misc/158418: /usr/include librarys broken by unnecessary extra macro indirection.

Alan Larson larson at w6yx.stanford.edu
Fri Jul 1 00:33:42 UTC 2011

  Thanks for your reply.  Perhaps I need to clarify a few details.

> On Tue, 28 Jun 2011, Alan Larson wrote:
> >> Description:
> >
> >  The macro  __aligned(x)  is used several places in files in /usr/include, but is only
> > defined if using a sufficiently new version of GCC, or an Intel compiler.
> > The definitions are inside an  #if __GNUC_PREREQ__(2, 7)  and  #if defined(__INTEL_COMPILER)
> >
> >  This breaks things when compiled with PCC or TCC.  ( http://pcc.ludd.ltu.se/jira/browse/PCC-18 )
> Unfortunately, breaking is the correct behaviour since the ABI depends on
> the struct layout, so only compilers that support packing and alignment
> can work.  Structs should be layed out more carefully so that packing and
> alignment directives are never needed, but this is sometimes impossible.

  Fortunately, both PCC and TCC do support packing and alignment.

> >> How-To-Repeat:
> >
> >  Attempt to compile something that has an #include <signal.h> with TCC (or presumably, PCC).
> >
> >  Inspection of the code indicates that the same problem is true for __packed  .
> >
> >  Other values are also redefined in those same conditionals, and they probably have
> > the same problems.
> The problem outside the kernel doesn't seem to affect much more than
> <signal.h>, though relatively recently it has spread to some networking
> headers, especially ipv6 ones.

> >  Two likely fixes come to mind:
> >
> >    1.  Don't use these macro shortcuts, use the __attribute__ form directly.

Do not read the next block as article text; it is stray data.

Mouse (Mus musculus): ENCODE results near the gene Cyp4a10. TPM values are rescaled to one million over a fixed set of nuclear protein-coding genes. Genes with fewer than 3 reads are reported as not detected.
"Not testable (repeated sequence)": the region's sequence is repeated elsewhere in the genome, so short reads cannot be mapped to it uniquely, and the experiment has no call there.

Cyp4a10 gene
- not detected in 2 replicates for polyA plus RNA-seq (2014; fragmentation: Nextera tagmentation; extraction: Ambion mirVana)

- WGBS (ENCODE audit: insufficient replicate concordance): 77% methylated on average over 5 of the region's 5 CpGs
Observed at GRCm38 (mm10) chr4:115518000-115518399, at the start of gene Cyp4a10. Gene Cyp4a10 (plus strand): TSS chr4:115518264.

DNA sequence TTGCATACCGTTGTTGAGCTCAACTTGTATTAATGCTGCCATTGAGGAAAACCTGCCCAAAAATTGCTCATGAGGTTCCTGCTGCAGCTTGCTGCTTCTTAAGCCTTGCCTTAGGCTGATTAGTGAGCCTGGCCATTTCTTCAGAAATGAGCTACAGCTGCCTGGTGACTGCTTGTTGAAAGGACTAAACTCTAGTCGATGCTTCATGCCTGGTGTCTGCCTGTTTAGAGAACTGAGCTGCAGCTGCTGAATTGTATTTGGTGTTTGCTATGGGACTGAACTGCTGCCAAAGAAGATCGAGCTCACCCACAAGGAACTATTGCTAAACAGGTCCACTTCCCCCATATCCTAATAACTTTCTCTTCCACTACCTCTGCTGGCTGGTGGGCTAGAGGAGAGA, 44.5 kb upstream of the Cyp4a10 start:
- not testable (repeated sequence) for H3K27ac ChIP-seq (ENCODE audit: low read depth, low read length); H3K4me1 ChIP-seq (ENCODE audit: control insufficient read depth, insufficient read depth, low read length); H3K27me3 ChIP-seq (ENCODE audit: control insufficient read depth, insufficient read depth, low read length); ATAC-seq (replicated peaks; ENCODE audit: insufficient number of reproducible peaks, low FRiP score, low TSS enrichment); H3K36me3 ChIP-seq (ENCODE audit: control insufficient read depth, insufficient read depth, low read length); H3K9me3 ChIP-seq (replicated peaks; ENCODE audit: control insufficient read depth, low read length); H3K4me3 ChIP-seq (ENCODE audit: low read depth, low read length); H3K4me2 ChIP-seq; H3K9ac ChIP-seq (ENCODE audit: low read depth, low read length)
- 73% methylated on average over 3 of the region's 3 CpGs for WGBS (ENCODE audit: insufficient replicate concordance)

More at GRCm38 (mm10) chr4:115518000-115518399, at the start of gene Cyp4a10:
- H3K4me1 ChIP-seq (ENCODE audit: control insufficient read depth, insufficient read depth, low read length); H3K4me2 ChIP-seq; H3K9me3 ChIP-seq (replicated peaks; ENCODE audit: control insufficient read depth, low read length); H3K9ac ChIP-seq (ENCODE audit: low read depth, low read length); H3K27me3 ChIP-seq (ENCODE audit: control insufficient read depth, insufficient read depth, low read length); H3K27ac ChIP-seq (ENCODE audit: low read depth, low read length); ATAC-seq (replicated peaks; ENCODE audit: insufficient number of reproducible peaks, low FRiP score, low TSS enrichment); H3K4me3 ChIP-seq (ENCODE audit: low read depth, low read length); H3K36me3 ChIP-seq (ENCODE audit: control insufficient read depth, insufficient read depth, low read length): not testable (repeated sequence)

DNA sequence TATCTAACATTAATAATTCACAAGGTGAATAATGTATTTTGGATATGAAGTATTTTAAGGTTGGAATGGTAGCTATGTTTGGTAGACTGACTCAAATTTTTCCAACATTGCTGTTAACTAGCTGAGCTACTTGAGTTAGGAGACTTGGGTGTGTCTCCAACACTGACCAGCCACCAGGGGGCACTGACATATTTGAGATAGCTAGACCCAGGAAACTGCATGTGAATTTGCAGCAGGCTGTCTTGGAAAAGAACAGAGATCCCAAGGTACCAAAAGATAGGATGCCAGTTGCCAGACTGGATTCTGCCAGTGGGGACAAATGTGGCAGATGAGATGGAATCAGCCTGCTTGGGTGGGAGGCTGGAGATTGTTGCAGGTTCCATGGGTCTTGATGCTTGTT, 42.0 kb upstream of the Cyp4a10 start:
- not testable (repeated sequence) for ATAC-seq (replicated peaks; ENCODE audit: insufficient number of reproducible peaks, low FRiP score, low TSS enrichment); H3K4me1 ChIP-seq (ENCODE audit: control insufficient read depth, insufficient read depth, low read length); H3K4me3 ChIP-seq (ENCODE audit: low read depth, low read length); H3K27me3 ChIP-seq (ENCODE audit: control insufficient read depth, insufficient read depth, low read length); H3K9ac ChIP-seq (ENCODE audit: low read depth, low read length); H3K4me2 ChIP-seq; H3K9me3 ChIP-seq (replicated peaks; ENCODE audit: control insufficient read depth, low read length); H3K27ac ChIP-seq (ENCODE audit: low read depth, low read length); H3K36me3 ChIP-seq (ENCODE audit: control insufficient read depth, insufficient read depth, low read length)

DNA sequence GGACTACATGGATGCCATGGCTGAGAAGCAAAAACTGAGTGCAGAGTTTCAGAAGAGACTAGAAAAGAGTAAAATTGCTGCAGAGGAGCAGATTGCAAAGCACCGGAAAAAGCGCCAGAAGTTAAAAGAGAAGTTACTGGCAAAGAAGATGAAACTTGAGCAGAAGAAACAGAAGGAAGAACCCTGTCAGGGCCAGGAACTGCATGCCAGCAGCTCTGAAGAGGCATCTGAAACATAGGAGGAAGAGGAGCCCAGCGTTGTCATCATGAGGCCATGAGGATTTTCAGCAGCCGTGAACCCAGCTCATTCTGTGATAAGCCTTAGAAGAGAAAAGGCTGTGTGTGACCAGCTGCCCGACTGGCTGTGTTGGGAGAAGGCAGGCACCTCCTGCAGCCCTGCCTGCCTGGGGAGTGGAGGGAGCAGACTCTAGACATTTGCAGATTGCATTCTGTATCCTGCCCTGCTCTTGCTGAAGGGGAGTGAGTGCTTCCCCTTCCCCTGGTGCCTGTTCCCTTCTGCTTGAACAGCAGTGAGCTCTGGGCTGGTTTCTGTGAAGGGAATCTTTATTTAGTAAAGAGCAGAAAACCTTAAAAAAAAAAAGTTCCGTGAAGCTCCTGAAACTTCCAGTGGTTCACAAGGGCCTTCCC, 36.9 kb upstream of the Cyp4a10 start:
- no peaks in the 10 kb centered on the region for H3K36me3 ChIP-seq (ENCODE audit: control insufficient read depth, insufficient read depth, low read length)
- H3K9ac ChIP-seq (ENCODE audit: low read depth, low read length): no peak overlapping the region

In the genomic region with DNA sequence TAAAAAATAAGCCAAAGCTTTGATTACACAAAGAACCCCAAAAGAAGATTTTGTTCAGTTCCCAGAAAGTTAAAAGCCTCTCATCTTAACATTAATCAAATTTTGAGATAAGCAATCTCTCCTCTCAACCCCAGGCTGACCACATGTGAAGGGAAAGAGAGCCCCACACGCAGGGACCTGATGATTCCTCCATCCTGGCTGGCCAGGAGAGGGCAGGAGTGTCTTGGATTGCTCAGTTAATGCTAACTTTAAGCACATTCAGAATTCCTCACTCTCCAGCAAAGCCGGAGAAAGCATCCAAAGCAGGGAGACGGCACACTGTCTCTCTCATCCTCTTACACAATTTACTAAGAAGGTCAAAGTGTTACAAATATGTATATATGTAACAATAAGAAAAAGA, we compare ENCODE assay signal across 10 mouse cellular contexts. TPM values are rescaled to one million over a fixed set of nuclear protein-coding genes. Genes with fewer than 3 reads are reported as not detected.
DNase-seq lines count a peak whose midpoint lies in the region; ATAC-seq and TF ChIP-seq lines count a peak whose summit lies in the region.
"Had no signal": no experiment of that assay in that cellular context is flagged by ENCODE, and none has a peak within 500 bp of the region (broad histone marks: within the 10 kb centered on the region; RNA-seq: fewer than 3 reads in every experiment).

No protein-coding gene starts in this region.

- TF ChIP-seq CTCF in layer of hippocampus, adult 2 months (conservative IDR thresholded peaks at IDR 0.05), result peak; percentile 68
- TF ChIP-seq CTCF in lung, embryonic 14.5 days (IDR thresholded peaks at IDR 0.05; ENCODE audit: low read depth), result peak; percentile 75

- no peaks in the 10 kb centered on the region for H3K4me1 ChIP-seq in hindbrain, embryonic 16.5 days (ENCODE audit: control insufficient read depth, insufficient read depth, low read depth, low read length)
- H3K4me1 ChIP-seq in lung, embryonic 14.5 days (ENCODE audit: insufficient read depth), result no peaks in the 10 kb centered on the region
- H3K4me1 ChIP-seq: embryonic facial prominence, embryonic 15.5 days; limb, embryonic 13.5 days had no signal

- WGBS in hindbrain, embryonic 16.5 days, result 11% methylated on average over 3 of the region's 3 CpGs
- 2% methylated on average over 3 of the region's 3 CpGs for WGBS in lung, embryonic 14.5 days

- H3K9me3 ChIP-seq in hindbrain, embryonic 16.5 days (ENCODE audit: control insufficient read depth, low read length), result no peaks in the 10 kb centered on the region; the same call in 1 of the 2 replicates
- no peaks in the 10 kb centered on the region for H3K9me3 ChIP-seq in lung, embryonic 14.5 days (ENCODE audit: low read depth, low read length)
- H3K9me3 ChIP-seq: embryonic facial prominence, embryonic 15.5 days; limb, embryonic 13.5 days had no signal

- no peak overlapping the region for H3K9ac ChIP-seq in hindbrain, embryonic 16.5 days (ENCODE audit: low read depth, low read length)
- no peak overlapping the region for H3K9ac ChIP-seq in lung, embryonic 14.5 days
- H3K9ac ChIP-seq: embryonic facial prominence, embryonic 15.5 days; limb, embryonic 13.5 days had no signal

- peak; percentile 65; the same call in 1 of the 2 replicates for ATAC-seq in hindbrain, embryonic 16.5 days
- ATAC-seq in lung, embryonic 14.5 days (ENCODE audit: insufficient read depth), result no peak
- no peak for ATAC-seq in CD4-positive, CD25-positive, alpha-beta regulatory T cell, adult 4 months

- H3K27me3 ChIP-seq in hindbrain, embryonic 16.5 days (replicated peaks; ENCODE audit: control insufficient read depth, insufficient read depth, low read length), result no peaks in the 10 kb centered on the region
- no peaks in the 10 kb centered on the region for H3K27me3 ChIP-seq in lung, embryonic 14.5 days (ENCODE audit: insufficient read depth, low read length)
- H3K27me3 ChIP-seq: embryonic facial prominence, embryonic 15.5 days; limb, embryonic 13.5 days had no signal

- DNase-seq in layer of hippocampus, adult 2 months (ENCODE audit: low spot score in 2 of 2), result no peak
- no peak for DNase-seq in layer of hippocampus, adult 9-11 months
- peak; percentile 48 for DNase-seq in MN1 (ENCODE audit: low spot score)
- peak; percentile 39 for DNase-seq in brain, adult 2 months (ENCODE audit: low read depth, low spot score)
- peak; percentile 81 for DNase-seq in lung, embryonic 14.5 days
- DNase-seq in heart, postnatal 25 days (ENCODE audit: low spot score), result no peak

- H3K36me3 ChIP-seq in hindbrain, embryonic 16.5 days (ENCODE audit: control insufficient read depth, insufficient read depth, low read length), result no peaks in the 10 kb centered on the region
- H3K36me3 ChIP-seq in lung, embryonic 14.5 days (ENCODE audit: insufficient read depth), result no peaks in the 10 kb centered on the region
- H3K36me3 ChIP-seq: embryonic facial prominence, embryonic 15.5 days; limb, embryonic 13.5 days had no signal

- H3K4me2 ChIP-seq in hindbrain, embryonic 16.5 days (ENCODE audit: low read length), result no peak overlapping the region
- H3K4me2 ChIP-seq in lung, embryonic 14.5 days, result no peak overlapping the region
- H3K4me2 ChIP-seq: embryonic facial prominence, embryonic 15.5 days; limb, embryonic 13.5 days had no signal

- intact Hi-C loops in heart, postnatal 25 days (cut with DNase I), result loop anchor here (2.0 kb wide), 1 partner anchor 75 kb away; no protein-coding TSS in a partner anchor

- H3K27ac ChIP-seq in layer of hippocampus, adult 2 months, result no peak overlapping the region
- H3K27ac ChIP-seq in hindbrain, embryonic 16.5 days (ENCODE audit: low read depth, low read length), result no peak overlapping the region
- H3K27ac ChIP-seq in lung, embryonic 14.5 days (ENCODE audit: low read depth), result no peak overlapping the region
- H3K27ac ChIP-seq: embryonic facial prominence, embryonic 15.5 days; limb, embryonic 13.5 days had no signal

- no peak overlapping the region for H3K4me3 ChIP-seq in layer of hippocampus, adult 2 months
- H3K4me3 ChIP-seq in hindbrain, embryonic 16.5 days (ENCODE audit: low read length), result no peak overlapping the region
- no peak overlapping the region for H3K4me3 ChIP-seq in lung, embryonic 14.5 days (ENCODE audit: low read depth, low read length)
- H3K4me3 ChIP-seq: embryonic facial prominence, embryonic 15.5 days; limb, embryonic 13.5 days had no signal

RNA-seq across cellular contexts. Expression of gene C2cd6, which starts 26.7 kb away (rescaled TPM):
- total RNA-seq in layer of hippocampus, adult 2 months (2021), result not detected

> >        Many of the files in /usr/include do this, so fixing the remaining ones
> >        would simplify things.  It should only take a few minutes to fix them.
> >        There are still lots of places using the __attribute__ form, so this
> >        is a proven safe and reasonable solution.
> That would enlarge the bug.  Doing it for an old version of tcc -Ysystem
> gives:
> % "/usr/include/machine/signal.h", line 122: Error:
> %   [Syntax]: Parse error before '__attribute__'.
> %   [Syntax]: Can't recover from this error.
> since old versions of tcc don't support __attribute__ any more than they
> support the newer types of attributes like the one for alignment.

  This is actually not a problem, or at least not *the* problem.  tcc supports
these __attribute__ options, and in the many cases where they are used without
the conditional definitions, is happy with them.

  I checked with the November 2004 version 0.9.22 of tcc.

> The macros are not just shortcuts, but exist primarily to avoid hard-coding
> gccisms like __attribute__ in lots of places.

  Well, it seemed easier than including the macos for every possible compiler, but
if you prefer, please add this to sys/cdefs.h

#ifdef __TINYC__
#define	__dead2		__attribute__((__noreturn__))
#define	__pure2		__attribute__((__const__))
#define	__unused	__attribute__((__unused__))
#define	__used		__attribute__((__used__))
#define	__packed	__attribute__((__packed__))
#define	__aligned(x)	__attribute__((__aligned__(x)))
#define	__section(x)	__attribute__((__section__(x)))

  Actually, it may make more sense to just define them unless you know the compiler cannot
handle them, and it would probably be a shorter .h file, too.


p.s. is there are reason that the intel compiler version says #define<space>__blah
while the GCC one says #define<tab>_blah ?  As you can see, I used the tab version
because I know that worked with TINYC.

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